Big Answers to Tough Questions
Many of my articles in the past have dealt with planning. If I had to say what I think is the biggest mistake that families make, I would say that not proactively talking and planning for the challenges of aging would be the biggest one. These are tender, challenging conversations and they deserve all the time you can give them. And lord knows they do take time, courage and persistence. Some days you will be ready to talk and your family member will not be. Other days they will want to talk to you and you won’t be able to listen. So it takes time.
The reason that these conversations are so important is knowing in advance what your family member wants gives both of you the space to just be. What a shame it would be if their last days passed without your full presence because you were still trying to figure out the facts and pull together resources. The greatest gift we can give the people we love is our full attention. Planning and talking in advance, let’s you be in the moment when it counts.
All this said, the gathering of information and planning is not something you can completely do yourself. It requires the participation and cooperation of your family member. If your family member chooses not to discuss these tough topics then at least come to your own conclusions about how you would act as you consider their values and the way they have lived their lives.
Here are what I consider to be the top five questions to either have an answer to or to make peace in your own mind of what you will do when you have to answer these questions for a family member.
If you couldn’t live at home for a time, where would you want to live? If the answer to this question is that your family member would like to live with you then begin thinking about how this will really work. Do you have enough space? What ground rules would you set? Is this decision ok with other members of your household?
Have you prepared estate documents such as a will or living trust, an advanced health care directive and a financial power of attorney? Who have you appointed to the roles of health care agent, financial agent and executor or successor trustee and where are your documents stored?
What are the things and people that make life worth living for you? What must be a part of your life? (just to give you an idea, I would answer this question by saying..Being able to visit with friends and family or having them visit me; having daily access to animals preferably cats; being able to go outside into the fresh air; having a daily shower or bath; having an open window or a fan in my room; eating chocolate.)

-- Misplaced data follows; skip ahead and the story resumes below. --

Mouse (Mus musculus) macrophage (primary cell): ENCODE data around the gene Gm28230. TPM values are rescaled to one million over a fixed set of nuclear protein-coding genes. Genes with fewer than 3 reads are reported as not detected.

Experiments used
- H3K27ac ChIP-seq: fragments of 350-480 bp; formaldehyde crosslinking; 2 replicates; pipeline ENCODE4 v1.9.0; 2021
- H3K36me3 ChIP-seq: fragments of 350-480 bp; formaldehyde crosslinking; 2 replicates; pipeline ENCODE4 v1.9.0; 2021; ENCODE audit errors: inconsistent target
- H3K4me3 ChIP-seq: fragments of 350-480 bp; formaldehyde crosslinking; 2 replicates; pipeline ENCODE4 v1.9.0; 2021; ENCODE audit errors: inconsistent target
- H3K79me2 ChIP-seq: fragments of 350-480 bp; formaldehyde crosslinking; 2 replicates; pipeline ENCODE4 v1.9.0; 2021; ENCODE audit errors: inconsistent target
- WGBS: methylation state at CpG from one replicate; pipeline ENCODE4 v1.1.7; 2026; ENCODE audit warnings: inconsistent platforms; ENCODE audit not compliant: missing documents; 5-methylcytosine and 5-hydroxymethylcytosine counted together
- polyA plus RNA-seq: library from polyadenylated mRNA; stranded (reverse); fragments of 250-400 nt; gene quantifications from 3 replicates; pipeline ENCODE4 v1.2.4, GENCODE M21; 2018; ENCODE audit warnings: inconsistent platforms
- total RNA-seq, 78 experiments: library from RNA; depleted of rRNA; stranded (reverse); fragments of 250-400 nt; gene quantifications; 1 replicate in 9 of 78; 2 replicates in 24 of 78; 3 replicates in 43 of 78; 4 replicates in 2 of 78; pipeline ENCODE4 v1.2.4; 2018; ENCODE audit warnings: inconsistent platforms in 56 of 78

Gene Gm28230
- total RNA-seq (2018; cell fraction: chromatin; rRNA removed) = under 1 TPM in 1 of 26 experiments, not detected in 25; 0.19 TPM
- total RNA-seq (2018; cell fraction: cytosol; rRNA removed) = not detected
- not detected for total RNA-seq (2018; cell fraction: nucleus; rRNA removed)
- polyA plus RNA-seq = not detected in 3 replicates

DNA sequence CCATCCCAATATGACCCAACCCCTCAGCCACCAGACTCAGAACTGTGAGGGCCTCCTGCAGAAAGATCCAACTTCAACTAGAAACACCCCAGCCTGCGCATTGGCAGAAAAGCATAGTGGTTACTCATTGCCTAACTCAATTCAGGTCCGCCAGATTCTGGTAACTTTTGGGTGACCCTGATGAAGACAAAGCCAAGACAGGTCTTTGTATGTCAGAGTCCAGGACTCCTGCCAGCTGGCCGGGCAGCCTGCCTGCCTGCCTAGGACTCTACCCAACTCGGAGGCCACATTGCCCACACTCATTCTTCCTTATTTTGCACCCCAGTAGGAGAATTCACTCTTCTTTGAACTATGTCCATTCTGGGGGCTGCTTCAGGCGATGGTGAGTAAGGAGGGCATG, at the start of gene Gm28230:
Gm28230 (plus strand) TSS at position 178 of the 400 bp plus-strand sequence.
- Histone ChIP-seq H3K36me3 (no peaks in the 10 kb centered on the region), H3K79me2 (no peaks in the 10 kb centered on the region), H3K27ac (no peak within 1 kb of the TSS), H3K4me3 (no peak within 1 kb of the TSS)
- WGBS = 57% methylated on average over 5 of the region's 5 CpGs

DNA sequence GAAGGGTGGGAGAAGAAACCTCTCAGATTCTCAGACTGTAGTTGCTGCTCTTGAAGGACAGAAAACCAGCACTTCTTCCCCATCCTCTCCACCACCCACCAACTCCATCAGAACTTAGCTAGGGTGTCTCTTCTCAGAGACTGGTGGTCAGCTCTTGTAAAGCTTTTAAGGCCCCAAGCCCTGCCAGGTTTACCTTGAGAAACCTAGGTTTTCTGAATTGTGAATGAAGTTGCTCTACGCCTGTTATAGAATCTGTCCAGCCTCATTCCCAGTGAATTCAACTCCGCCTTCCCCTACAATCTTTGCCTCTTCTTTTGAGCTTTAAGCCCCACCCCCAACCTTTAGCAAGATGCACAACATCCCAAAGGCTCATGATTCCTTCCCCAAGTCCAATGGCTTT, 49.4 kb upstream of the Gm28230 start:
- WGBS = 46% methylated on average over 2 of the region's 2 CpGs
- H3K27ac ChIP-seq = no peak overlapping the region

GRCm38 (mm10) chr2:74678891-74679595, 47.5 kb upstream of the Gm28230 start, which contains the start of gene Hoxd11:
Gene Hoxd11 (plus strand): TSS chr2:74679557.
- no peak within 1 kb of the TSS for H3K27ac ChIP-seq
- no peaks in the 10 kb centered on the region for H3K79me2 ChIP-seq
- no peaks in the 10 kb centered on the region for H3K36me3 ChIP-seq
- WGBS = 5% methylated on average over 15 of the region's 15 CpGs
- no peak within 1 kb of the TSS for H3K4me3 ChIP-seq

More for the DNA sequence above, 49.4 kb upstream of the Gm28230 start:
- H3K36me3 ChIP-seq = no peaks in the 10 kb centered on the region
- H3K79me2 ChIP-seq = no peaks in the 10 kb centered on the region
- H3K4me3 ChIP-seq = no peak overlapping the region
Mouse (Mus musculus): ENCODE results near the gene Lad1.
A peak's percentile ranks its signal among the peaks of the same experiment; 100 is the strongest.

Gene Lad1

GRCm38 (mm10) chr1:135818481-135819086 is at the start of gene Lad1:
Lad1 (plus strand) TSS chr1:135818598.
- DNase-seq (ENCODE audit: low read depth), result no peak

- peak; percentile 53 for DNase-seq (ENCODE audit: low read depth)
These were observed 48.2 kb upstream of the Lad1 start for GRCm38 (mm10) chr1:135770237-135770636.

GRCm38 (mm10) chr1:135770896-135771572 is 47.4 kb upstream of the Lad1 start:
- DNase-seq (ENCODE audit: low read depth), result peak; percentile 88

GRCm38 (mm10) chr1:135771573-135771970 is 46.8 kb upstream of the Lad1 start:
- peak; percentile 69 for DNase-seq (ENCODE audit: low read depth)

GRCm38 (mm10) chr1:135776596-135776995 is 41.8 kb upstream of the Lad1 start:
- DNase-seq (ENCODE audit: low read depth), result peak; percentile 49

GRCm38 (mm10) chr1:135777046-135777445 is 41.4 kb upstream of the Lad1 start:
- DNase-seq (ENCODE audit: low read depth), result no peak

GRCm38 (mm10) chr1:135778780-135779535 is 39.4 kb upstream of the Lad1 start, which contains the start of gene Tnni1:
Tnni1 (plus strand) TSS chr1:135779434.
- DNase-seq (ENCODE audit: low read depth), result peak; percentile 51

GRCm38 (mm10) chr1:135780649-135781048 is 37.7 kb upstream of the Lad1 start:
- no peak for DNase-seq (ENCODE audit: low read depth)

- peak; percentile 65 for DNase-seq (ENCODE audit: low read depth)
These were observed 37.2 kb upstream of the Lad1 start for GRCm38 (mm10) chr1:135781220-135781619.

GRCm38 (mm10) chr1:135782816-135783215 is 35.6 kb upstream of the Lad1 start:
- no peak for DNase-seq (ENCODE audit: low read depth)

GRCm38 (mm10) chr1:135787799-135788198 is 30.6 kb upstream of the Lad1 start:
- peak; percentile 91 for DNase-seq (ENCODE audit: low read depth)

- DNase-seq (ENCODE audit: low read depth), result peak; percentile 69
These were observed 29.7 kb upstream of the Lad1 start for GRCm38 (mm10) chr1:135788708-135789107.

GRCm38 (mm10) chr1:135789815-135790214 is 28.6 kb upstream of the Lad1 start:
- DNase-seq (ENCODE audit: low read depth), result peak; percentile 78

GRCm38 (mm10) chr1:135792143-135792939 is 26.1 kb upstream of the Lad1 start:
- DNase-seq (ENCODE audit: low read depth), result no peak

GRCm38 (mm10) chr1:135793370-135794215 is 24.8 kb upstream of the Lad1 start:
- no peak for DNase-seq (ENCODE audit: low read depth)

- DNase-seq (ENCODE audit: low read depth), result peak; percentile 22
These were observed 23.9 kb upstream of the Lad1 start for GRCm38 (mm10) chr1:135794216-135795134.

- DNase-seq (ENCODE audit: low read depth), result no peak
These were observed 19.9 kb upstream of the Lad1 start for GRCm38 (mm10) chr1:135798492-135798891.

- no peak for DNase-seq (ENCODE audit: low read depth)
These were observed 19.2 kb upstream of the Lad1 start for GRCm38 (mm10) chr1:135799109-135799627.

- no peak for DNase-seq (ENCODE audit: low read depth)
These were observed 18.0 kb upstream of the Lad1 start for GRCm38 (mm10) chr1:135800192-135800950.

Are there medical interventions that you would or would not want? Under what circumstances would you make these decisions? Encourage your family member to include this information in as much detail as possible in their Advanced Health Care Directive. What is your ideal death? (Whew, I guess you can see why it takes time to get these answers). When discussing end of life issues, it can be really useful to use other people’s situation to open the discussion.
How much money have you set aside for your care? Do you have long term care insurance? Be sure to interject current knowledge about prices for elder care in your area so this is a realistic conversation.
Take your time and be patient to get the answers to these questions. Knowledge gives you the peace of mind to do your best.
My Inspiration for Eldercare Coaching
For many years, I’ve told people that my mother, Eva was the inspiration for starting “The Eldercare Coach”. Certainly her struggle with Alzheimer’s disease provided the container into which my business was born.
My mother’s most passionate advocate was my father, Charles. Now that he has died, I can see more clearly than ever that my life’s work is serving passionate caregivers everywhere. People like my dad who fight the good fight every day to make sure that the person they love is well cared for, safe and treated with dignity. It was his honor to care for his beloved Eva as it was my honor to care for him during his last, mercifully brief illness.
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